This spring an entire issue of the Danish Geoscience journal Geoviden was dedicated to our research project “The Triassic–Jurassic boundary: Impact of a Large Igneous Province on the geobiosphere”. Geoviden is a popular science magazine aimed at high school students and everyone else interested in geology and geography. Our issue is called “A crisis in the history of life” and presents the background, hypothesis and progress of our Geocenter Denmark financed project. Unfortunately for non-Scandinavian readers it is in Danish. It is richly illustrated and covers various aspects of our research. It can be downloaded for free using this link, so feel free to check it out: Geoviden No 1 2016: “En krise i livets historie”
The Triassic-Jurassic transition of Scania has been one of my favourite research subjects since I was a student back in the late 1980ies. Back then I once again came in touch with the sedimentary rock escarpments of my hometown when working on two small research projects. I got to revisit slopes and outcrops where I used to play as a child, weathered but beautiful and home to bats and various spiders and various insects. Far from a safe playground but as kids, we loved the “wild” sanctuary within the city. Maybe that is where I first fell in love with geology?
If I had known back then when I was a kid, what creatures had actually roamed my “hometown area” during the latest Triassic, Rhaetian, I would probably have been even more fascinated by those rocks. But back then, fossils and dinosaurs was not common knowledge.
Eventhough the Rhaetian and Hettangian (earliest Jurassic) sedimentary rocks of Scania have been extensively quarried for coals and clays during many centuries, no dinosaur fossil bones have ever been recovered. But dinosaur trace fossils of the ichnogenus Grallator have been recovered at several localities, see e.g. Gierlinski and Ahlberg 1994. In this paper the authors describe two different Grallator ichnospecies from various localities in NW Scania. The larger Grallator sp. cf. giganteus, which measures 32 cm in length, and the smaller 15-26 cm long Grallator soltykovensis.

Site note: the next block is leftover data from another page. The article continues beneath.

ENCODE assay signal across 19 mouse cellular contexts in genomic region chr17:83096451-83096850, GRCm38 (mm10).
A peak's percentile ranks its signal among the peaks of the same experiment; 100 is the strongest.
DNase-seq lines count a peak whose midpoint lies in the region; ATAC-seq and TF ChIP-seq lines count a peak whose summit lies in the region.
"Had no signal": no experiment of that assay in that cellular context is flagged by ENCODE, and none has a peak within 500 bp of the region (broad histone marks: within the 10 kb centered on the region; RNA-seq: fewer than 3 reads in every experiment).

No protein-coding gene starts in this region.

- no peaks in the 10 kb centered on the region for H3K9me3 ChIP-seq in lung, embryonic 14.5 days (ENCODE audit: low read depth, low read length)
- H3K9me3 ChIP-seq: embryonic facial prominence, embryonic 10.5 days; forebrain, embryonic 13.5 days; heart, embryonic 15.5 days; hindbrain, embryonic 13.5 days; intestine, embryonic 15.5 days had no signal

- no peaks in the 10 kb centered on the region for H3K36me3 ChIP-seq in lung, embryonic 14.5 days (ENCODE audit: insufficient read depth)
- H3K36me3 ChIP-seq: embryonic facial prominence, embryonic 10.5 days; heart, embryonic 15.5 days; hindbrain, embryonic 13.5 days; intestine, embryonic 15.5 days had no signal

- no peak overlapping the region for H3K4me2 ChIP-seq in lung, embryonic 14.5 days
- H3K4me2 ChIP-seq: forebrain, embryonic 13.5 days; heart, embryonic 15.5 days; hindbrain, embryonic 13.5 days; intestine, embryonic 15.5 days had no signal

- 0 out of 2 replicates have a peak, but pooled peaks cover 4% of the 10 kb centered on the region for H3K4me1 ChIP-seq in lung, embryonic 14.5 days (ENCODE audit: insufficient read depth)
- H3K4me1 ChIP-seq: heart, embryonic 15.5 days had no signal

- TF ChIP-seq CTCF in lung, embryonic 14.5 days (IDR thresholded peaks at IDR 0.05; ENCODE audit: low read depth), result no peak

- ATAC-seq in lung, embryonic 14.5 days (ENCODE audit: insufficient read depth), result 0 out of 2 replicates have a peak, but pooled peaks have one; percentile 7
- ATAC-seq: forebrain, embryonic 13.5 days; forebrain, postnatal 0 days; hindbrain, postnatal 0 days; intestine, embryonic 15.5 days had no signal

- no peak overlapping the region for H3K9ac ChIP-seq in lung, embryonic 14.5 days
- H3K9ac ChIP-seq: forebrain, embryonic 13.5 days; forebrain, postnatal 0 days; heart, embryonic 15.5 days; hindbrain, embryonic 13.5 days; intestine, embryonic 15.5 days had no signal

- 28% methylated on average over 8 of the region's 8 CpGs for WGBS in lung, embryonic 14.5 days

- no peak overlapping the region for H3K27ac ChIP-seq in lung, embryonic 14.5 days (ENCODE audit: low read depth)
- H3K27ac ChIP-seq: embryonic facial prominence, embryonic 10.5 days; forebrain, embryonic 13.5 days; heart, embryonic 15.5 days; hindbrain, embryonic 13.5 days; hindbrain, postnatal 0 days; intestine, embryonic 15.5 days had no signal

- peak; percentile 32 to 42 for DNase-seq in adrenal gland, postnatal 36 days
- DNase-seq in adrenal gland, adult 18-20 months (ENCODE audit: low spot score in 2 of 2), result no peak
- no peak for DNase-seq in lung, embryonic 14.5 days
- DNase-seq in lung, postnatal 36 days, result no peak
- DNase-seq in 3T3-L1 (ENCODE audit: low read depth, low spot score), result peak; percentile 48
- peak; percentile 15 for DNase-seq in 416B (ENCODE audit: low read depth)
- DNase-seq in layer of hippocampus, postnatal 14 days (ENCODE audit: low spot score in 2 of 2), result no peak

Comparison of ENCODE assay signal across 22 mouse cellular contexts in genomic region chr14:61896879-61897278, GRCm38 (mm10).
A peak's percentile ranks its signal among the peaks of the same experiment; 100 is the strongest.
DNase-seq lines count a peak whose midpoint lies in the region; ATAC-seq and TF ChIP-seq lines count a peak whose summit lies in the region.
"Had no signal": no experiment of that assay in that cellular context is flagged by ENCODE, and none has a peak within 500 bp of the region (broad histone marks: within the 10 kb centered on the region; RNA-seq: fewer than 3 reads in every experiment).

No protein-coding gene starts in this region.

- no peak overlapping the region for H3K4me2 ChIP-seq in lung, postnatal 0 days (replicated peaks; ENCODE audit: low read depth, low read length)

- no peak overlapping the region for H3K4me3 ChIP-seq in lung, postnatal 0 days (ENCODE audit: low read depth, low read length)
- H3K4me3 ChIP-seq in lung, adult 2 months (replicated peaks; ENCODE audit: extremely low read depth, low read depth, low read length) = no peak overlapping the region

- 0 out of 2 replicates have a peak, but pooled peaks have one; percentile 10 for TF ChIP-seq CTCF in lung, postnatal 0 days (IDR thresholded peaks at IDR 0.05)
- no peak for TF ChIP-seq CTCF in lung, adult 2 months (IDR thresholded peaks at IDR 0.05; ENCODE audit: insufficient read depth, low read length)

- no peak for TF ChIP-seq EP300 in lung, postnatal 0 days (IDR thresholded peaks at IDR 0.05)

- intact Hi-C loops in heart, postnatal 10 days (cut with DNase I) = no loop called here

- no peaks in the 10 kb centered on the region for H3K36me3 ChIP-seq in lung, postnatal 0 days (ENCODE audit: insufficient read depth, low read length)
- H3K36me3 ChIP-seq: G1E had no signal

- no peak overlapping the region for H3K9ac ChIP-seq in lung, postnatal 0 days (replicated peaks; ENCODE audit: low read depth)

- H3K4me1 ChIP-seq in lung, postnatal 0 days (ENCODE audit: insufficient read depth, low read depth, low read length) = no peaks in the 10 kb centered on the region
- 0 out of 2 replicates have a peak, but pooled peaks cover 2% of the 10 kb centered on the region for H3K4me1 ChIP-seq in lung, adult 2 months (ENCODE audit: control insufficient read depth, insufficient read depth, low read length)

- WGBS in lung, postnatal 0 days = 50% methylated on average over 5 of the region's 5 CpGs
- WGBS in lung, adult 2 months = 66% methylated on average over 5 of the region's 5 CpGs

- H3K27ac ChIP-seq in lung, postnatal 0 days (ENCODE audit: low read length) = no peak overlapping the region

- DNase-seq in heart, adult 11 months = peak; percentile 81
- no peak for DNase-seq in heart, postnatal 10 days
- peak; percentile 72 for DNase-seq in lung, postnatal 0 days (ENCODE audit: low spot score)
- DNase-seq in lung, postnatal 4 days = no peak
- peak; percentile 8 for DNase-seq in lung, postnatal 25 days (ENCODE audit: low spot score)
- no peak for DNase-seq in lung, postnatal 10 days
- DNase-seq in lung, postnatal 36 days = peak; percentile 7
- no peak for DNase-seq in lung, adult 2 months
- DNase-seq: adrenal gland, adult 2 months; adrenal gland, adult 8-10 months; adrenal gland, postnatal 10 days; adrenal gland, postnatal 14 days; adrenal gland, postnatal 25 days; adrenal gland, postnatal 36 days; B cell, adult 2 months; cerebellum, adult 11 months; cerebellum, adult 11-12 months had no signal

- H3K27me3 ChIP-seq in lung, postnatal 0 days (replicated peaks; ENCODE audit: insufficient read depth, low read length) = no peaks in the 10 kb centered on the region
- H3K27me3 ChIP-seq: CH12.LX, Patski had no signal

To date, the Scanian Grallator-trackmakers are unidentified. The Scanian Grallator tracks were defintely made by biped dinosaurs and display between three and four digits, three pointed forward and one backwards. The presence of many tracks of various size (between 15 and 35 cm in length) at southern Vallåkra (no longer exposed outcrop) suggest they were left by a herd, or pack if they were carnivors, of juvenile and adult individuals (Gierlinski and Ahlberg, 1994). My own research on dating the Triassic-Jurassic boundary (by palynology) sediments clearly shows that the tracks were all made during the Rhaetian. Hence, we do not know if the dinosaur-taxa that left these tracks survived the end-Triassic mass extinction event.
Hopefully one day someone will recover the fossil bones of the dinosaurs that left these amazing tracks and roamed the latest Triassic Scanian landscape.